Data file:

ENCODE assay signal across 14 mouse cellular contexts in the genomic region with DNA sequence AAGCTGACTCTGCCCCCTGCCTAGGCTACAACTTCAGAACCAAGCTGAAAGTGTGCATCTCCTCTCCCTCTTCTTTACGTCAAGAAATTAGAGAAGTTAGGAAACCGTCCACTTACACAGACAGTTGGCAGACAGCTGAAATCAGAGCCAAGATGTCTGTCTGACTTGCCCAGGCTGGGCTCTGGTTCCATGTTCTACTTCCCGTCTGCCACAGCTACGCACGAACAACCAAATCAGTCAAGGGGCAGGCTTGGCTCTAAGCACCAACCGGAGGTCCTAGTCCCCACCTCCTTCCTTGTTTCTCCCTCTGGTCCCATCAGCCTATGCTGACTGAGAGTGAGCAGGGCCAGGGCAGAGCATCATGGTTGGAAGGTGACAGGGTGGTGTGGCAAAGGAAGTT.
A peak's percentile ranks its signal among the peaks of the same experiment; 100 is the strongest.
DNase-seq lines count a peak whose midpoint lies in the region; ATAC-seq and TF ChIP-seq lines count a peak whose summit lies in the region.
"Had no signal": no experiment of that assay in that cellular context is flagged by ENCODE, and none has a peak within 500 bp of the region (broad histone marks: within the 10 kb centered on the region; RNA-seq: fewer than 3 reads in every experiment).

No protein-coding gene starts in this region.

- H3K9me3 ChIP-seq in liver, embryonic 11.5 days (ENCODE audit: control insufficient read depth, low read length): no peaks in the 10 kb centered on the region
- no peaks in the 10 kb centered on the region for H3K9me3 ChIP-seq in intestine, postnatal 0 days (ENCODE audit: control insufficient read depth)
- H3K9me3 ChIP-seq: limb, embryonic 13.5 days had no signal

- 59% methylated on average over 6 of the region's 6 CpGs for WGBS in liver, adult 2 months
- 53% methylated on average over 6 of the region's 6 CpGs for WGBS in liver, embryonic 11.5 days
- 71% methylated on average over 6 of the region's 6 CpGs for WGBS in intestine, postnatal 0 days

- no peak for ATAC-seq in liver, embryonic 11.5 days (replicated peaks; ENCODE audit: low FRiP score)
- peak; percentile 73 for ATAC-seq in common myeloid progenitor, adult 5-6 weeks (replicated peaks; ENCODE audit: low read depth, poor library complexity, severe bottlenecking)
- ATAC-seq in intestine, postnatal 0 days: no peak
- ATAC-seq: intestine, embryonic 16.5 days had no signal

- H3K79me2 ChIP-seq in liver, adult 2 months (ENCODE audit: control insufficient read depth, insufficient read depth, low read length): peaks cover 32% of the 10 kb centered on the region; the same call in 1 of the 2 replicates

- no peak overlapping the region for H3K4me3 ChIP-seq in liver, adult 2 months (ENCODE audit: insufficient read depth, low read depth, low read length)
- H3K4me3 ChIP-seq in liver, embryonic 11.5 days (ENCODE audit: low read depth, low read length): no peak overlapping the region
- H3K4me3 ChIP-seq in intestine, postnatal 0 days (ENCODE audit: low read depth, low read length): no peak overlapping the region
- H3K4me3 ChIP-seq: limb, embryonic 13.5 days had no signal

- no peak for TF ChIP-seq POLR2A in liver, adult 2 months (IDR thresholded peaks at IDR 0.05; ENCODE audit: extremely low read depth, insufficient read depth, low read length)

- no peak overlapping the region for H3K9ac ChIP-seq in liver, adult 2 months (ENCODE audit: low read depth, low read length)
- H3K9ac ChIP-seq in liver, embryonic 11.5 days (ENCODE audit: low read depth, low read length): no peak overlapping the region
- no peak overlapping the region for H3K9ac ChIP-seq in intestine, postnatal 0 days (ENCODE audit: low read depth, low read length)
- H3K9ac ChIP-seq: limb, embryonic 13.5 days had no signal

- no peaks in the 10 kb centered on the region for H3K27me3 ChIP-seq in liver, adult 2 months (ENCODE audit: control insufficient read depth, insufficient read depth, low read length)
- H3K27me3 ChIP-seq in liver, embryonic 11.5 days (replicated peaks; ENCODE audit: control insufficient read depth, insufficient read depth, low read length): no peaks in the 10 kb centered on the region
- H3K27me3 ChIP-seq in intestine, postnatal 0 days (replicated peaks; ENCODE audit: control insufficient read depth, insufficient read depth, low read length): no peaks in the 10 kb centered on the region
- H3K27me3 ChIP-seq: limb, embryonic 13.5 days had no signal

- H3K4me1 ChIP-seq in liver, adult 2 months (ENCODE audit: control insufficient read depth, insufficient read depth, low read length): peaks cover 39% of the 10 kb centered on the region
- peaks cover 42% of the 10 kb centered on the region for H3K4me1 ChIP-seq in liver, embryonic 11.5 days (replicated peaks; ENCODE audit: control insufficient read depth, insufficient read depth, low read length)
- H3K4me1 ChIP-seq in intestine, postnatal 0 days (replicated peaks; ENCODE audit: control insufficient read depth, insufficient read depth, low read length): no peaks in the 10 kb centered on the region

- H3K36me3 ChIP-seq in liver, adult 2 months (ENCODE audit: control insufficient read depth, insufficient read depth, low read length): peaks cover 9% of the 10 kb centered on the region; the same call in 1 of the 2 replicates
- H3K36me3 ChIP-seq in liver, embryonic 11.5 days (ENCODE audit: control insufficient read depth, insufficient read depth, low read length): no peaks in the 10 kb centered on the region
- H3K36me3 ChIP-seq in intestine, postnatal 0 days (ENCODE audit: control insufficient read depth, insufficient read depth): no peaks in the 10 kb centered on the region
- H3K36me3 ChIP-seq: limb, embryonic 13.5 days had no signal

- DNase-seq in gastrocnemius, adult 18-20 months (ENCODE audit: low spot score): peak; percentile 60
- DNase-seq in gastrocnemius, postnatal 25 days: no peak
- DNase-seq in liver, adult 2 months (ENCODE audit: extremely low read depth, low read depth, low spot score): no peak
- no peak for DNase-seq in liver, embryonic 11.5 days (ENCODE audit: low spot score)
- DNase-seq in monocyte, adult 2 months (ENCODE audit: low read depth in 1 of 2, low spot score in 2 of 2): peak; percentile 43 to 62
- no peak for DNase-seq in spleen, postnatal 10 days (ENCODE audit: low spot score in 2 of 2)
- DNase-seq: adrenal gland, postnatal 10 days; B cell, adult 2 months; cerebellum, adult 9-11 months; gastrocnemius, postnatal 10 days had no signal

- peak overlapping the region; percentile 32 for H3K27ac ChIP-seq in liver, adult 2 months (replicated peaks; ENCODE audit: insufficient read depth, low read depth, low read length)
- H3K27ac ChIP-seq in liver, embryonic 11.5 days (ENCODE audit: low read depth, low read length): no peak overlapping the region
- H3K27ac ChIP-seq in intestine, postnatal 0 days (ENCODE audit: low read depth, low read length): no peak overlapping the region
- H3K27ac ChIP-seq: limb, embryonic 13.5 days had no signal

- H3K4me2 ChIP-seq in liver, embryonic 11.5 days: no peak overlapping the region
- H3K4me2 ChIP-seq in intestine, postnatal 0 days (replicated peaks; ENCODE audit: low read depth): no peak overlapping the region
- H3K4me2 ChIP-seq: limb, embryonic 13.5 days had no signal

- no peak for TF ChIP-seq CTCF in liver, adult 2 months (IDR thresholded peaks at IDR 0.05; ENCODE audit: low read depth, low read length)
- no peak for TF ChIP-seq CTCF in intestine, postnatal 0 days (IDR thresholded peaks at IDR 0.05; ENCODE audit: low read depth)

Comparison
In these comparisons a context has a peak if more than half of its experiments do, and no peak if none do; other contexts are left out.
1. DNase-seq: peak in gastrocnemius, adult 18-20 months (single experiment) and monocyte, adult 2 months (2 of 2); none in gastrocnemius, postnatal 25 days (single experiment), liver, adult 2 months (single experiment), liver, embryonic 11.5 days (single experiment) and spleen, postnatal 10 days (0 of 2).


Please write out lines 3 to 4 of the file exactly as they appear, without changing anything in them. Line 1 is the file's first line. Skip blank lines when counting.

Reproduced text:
DNase-seq lines count a peak whose midpoint lies in the region; ATAC-seq and TF ChIP-seq lines count a peak whose summit lies in the region.
"Had no signal": no experiment of that assay in that cellular context is flagged by ENCODE, and none has a peak within 500 bp of the region (broad histone marks: within the 10 kb centered on the region; RNA-seq: fewer than 3 reads in every experiment).